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Once again, the Israeli election is too close to call

The Israeli polls have for weeks predicted another stalemate, with Benjamin Netanyahu’s Likud and Benny Gantz’s Blue and White party neck and neck. The current prediction is that neither will be able to form a 61-seat majority without Avigdor Lieberman.

But this week Benjamin Netanyahu proved once again why he is such a formidable and ruthless campaigner. With the sole objective to hoover up votes from the smaller right-wing parties he managed to dominate the news agenda. He escalated his claims of voter fraud in Arab communities by introducing a new law to allow party representatives to film inside polling stations. It was rejected, but that didn’t matter. The issue dominated the conversation and allowed him to claim that parties who opposed the measure were trying to steal the election.

On Monday he captured the evening news headlines with fresh revelations about Iranian violations of the 2015 nuclear deal and on Tuesday he pledged to apply Israeli sovereignty to the Jordan valley, on top of his previous commitment to do the same for all Israeli settlements in the West Bank. To right wing voters this was a simple plea – vote for me and I will make your dreams come true. As the Arab world, Palestinian leaders, European allies and the UN sharply condemned the move, Bibi basked in the media limelight once again.

The final polls have started to show Likud edging ahead, so has this been a success? The reality is Netanyahu hasn’t had it all his own way this week.

President Trump’s repeated assertions that he would meet with the Iranian President and rumours of a new $15bn credit line to Iran highlight that for all Bibi’s claims about his alliance with Trump, the US President is moving in a very different direction.

On Tuesday, Netanyahu was giving a speech at a campaign rally in Ashdod when the warning sirens sounded indicating an incoming attack from Gaza. As the Prime Minister was swiftly escorted to a nearby shelter, the audience raised their phones to film the moment when even the Prime Minister had to take cover from incoming missiles. It was an image that highlighted the fragility of normal life in Southern Israel and for many Israelis exposed the absurdity of Netanyahu’s policy of limited military retaliation in Gaza while at the same time trying to negotiate a long-term ceasefire deal with Hamas. It was no surprise when Netanyahu and Blue and White leader Benny Gantz both promised much tougher military action in Gaza in future. Campaign pledges they may be, but the reality is that hostilities between Israel and Hamas are on hold until after Tuesday’s election. After that, a wider Israeli military campaign is a distinct possibility.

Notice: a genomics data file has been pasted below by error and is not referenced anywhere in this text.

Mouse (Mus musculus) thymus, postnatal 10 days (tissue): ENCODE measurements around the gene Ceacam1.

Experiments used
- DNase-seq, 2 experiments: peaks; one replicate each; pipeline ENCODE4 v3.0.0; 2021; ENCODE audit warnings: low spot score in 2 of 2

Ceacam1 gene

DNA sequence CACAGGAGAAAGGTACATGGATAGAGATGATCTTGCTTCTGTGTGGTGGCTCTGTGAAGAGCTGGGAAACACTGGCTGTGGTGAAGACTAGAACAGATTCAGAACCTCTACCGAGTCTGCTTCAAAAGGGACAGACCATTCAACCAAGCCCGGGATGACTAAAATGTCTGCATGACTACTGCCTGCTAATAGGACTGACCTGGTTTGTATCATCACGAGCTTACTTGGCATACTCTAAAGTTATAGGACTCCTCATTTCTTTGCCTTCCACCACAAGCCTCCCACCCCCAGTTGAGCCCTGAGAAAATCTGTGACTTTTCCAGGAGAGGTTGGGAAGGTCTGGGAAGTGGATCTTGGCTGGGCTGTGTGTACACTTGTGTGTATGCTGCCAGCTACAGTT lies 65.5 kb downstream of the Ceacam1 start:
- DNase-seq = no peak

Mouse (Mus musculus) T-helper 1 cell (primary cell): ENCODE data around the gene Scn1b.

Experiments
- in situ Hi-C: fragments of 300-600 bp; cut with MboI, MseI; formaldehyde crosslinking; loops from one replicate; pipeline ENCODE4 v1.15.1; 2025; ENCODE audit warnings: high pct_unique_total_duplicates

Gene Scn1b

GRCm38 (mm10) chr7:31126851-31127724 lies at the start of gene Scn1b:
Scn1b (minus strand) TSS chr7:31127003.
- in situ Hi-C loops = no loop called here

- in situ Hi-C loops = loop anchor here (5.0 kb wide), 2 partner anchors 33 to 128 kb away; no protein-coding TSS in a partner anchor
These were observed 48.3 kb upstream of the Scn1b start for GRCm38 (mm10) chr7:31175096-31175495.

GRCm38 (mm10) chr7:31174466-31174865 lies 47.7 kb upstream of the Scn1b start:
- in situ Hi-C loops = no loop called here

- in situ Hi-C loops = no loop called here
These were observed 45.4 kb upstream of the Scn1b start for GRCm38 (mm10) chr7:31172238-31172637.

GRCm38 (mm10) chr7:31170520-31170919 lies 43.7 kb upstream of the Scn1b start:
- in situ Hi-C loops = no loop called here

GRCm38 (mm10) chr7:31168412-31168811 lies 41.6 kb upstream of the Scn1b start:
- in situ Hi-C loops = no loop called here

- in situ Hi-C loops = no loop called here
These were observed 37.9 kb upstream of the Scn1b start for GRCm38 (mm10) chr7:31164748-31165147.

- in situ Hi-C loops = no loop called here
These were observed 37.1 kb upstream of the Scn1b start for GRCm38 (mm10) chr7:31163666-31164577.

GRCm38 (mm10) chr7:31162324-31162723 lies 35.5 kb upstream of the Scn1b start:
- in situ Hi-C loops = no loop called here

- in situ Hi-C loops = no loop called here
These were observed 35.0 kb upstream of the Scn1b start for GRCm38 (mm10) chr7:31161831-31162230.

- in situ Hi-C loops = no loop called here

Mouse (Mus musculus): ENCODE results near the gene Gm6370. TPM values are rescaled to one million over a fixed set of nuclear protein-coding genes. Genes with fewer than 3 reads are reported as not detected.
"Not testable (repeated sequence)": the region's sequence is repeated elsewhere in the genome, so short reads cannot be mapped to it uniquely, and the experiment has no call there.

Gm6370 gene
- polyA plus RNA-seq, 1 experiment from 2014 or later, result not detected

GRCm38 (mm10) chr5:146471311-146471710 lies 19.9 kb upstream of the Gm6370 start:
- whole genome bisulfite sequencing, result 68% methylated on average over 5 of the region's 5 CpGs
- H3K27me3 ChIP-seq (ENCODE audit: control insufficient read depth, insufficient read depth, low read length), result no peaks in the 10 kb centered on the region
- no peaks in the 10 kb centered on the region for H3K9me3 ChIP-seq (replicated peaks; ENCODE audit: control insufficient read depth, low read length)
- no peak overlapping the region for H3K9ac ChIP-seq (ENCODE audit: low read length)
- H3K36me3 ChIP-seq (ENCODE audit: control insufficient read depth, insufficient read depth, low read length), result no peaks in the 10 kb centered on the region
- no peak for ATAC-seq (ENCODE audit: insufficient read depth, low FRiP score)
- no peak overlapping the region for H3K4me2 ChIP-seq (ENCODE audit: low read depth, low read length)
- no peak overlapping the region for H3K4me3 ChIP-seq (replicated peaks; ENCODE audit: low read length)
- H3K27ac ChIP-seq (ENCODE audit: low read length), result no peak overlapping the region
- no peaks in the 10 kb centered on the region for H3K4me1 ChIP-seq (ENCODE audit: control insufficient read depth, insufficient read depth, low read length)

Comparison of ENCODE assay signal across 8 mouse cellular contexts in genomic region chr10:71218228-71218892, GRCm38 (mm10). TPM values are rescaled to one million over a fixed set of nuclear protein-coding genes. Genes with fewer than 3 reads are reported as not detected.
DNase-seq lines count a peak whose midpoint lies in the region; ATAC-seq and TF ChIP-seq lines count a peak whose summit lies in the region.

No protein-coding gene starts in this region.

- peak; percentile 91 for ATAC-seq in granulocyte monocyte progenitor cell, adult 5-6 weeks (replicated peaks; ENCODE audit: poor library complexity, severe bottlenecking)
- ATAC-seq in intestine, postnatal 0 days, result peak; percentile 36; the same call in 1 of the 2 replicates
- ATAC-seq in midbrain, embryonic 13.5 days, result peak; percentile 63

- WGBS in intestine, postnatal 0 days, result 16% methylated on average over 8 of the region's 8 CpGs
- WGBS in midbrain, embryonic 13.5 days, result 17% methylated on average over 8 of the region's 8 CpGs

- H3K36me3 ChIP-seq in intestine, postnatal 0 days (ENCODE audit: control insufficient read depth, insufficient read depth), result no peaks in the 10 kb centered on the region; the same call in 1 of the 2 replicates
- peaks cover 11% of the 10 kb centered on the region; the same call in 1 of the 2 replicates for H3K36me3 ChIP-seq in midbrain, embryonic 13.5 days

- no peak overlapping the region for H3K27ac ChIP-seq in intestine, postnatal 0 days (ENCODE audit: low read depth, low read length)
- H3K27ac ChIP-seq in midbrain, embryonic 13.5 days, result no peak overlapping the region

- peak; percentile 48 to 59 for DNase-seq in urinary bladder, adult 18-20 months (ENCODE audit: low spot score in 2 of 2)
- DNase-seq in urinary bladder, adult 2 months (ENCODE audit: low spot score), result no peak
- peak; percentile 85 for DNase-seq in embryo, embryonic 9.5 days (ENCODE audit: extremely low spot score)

On Wednesday Joint List leader Ayman Odeh shoved his iphone in Bibi’s face as he filmed him close up in protest at the cameras law. The stunt aside, Odeh’s Joint List could be hit once again by low turnout in Arab communities and that could help propel Bibi to power. In April’s election Arab voter turnout crashed to 49 per cent from a high of 63 per cent in 2015. Arab parties lost more than 100,000 votes and three seats.

The turnout battle will define the election in other ways. In April, Blue and White and Likud pulled in more than a million votes each in an epic battle between those who can’t live with Bibi and those who can’t live without him. A second election in less than 6 months has led to a more lacklustre campaign. Blue and White is more organised with more resources but there is less energy. Benny Gantz may yet end up as Prime Minister, but if he does it won’t be because of his dynamism or guile and low cunning. He has played the role of an officer and a gentleman – the anti-Bibi quiet man who refuses to engage in Netanyahu’s gutter politics.

Instead it is Avigdor Lieberman who has starred in this election campaign with his constant jibes at Netanyahu for his (ironically) unholy alliance with the ultra-orthodox parties and his broken promises to deal with Hamas in Gaza. The polls suggest his ploy is working – he is predicted to double his tally of seats to ten in the next Knesset. That would give him the balance of power and perhaps closer to his vision of a three-way national unity Government with Likud and Blue and White but with Netanyahu edged out as leader. But this is still unlikely, unless Likud become the second largest party by a significant margin, which is why Netanyahu is so desperate to pull in voters from other right-wing parties.

As the election campaign enters its final phase the party leaders will be bracing themselves for the real battle that only begins after the voters have had their say.

Netanyahu failed to form a coalition in April, if he looks set to fail again his Likud rivals may take dramatic action. A new secular grand coalition would attempt to shift the uneasy status quo between religion and state. But when it comes to security policy, such as military action against Hamas, there is a surprisingly strong consensus. Those expecting a raft of enlightened progressive policies or a new initiative to restart talks with the Palestinian Authority should seriously manage their expectations.